The adductors are the group of muscles on the inside of the leg responsible for bringing the thigh bones together. There are three main adductor muscles, adductor magnus, adductor longus, and adductor brevis. There are also several other muscles responsible for helping this movement; namely pectineus, and gracilis. These five muscles all originate from the pubis (pubic bone) and ischium (base of the pelvis) and travel down to attach to the back of the thigh bone.
Injury to the adductor muscles is often what someone means when they say they have a groin strain, and this often occurs in sports that require powerful, explosive movements and stretching of the leg out to the side. You can also develop a more overuse kind of adductor injury, where the muscles come together to attach onto the pubic bone.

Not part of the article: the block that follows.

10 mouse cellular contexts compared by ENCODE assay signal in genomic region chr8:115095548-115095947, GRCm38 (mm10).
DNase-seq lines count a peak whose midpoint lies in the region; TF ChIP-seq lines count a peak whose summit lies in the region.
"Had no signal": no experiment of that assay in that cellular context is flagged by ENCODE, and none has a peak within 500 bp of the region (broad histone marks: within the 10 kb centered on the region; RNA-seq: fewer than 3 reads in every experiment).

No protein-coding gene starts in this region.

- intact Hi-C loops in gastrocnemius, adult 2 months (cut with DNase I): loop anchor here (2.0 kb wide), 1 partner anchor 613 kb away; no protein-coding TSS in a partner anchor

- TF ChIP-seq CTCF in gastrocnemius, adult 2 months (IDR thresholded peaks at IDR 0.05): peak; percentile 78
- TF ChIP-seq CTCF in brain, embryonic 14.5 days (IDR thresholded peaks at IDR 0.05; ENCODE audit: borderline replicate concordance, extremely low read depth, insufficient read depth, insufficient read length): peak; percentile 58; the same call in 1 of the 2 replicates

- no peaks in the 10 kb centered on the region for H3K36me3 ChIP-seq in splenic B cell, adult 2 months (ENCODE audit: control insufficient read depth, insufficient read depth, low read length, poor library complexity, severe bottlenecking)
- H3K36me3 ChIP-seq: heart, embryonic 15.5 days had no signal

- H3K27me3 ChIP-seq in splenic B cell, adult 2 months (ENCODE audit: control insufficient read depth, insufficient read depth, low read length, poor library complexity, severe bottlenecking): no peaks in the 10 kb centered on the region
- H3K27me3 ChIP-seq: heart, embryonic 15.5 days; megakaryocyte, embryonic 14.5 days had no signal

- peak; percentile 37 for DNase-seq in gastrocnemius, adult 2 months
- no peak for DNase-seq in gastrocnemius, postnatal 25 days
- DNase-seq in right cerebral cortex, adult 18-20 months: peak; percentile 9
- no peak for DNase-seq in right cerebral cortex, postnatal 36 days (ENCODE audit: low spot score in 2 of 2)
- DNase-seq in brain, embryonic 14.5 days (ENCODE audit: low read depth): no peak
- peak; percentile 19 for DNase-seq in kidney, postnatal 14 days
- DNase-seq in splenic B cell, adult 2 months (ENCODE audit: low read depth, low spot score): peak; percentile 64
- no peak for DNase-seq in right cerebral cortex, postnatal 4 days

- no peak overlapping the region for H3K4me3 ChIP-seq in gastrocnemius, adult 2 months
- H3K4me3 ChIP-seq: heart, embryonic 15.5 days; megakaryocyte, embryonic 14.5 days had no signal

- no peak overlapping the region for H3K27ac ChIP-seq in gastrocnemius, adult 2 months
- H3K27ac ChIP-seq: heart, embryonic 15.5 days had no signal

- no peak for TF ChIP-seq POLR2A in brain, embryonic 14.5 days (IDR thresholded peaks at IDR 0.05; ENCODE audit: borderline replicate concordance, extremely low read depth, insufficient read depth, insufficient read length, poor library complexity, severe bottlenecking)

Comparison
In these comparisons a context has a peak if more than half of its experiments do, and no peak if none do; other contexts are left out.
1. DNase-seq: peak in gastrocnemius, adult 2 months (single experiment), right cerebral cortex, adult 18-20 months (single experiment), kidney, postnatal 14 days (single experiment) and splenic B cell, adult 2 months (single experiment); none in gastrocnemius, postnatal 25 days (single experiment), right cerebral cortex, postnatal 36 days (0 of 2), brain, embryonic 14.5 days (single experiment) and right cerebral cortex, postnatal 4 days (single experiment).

A slightly less common, but often extremely painful condition around the groin can be pain locally over the symphysis pubis (pubic bone) as a result of local inflammation around the joint. This is most commonly seen in sports involving kicking activities, and also those with rheumatological diseases and sometimes during pregnancy.